Thursday, January 20, 2011

What clients told me is important

Each year in January I try to meet with as many of my clients in person as I can. We talk about the previous years performance, what my expectations are for the coming year and what changes I might want to make in their portfolios.  I also spend time asking them what are they concerned about for the next 12 months and longer.
 
I have to say that I was very surprised by the comments I heard this year especially after the mid term election results. I found two themes were repeated more than any others in these discussions; the level of government spending and the amount of debt at both the Federal and state level. 
 
Clients who owned municipal bonds were worried about the interest payments and if they would receive their money back when the bonds were due. A look at the chart below -- it shows why they are and you should be concerned. Look at what has happened to the total return on the national index line of tax-free bonds and California and New York long-term bonds. What the picture shows is that there is very little confidence in the muni marketplace.
In a recent article in the New York Times covering the problems in the State of Illinois, it reported that the state was over $13 billion in the red. The article went on further to say that the State needed to borrow $3.7 billion to make the retirement fund payments so there was sufficient money to make payments to the beneficiaries.  In the deep recesses of my mind I remembered that Illinois had come to the bond market twice before with pension bonds to shore up the shortfall. 
  
I did some research on my own and found  that with the most recent $3.7 billion in pension bonds the state had issued over $30 billion in pension bonds to help fix the fund in the last 10 years. The Times article went on to say that Illinois had the lowest pension-funding ratio in the nation. It suggested that the state had only funded about 65% of its liabilities. 
 
Many states have serious funding issues and growing deficits because expenses are exceeding income and have for some time. S&P just reported that they believe that the amount of unfunded post employment liabilities at the state and local level is in excess of 2 trillion dollars. We found out through our new governor in New Jersey that a number of local governments had not been making payments on behalf of their employees to the state retirement fund. They were living off the assumption that the state pension funds would earn 8% and cover their shortfall and unfunded liabilities.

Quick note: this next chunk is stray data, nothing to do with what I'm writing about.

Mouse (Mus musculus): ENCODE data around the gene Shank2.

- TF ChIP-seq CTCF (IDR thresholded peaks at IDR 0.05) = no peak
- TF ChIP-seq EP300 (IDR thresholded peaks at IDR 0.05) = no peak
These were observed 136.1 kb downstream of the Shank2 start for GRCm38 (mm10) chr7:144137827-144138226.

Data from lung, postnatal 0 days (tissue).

The big problem with using an 8% assumed return for pension assets is that the S&P 500 has had an average rate of return over the last 10 years of negative returns. So how valid is the 8% assumption?
 
If the plan sponsor, the state, were to adjust downward the assumed return on the pension assets reflecting as PIMCO says is the new normal, then the contributions from the governments to fund the pension liabilities would have to rise significantly. The reason is that the lower rate of return the greater the amount of money that has to be invested to produce enough to make the pension payment to the beneficiaries. The states don’t have the money to make the current payments let alone increasing the amount of the contribution driven by a reduction in the assumed rate of return.
 
In my first blog of the year I suggested some of the things that could adversely affect the markets this year, one was the problem in the municipal bond market. I think the chart above shows why I have concerns. I truly believe that with unemployment at just under 10% and the housing market going nowhere we are sitting on a time bomb. Illinois answer was to hold spending at the 2010 level which was already at a deficit, increase personal income taxes by 65% and raise taxes on corporations. I truly believe that the public sector retirement system and other state budgets have to change. I realize that many people will be hurt, but unless we bite the bullet now millions of Americans besides state employees will be adversely affected.
If you think that muni bonds looks attractive then take another look at the chart and see what the capital markets are saying about the desirability of owning tax-free bonds.
 
Dan Perkins   

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